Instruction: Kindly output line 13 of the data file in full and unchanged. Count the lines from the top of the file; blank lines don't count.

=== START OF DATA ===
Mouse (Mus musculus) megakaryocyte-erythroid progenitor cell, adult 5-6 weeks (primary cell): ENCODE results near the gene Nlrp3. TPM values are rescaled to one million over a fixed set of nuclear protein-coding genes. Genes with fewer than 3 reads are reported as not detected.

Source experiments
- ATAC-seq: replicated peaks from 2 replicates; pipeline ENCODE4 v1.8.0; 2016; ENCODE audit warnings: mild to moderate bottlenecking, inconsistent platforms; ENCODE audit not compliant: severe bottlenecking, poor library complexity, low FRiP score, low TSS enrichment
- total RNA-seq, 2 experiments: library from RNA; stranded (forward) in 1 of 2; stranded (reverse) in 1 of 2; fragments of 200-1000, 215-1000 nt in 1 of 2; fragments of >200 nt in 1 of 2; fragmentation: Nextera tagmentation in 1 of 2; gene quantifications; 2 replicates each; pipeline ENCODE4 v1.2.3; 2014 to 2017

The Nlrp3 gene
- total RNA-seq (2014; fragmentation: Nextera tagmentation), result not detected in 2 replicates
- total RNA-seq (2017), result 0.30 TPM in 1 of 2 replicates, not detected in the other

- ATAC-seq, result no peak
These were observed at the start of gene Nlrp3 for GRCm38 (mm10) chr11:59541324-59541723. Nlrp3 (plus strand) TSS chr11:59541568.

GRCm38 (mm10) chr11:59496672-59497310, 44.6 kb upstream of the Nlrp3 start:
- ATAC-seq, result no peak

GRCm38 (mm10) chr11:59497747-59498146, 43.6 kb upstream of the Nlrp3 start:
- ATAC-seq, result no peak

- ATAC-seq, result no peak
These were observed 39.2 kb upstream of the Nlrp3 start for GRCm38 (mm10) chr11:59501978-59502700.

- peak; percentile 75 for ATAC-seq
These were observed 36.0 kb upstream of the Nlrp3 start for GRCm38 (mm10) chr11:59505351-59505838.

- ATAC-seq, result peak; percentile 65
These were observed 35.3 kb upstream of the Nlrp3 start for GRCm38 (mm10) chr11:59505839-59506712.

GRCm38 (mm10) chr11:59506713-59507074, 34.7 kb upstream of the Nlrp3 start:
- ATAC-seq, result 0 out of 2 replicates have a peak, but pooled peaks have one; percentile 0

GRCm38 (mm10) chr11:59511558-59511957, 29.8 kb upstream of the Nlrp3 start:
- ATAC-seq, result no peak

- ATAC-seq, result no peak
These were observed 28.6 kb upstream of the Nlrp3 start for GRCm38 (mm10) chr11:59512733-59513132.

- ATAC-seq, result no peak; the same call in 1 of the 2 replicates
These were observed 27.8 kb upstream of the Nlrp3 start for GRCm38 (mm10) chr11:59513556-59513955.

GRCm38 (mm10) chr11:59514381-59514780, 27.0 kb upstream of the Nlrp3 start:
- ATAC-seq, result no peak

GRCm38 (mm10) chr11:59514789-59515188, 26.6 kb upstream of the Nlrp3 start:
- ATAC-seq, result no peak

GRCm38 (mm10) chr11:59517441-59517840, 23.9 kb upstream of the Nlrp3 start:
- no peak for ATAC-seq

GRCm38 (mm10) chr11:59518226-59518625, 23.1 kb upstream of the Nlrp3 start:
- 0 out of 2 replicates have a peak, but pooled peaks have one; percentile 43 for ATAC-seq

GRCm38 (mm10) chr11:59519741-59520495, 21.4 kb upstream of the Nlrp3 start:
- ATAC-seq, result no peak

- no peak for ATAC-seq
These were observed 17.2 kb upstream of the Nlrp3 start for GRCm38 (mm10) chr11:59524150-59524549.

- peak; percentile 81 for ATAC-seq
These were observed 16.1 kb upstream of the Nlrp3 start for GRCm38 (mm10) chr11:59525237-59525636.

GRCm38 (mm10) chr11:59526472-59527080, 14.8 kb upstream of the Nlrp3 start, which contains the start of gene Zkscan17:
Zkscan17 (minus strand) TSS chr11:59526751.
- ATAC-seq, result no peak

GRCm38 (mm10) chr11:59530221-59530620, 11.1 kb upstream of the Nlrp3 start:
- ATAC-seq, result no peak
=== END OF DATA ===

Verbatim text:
- ATAC-seq, result no peak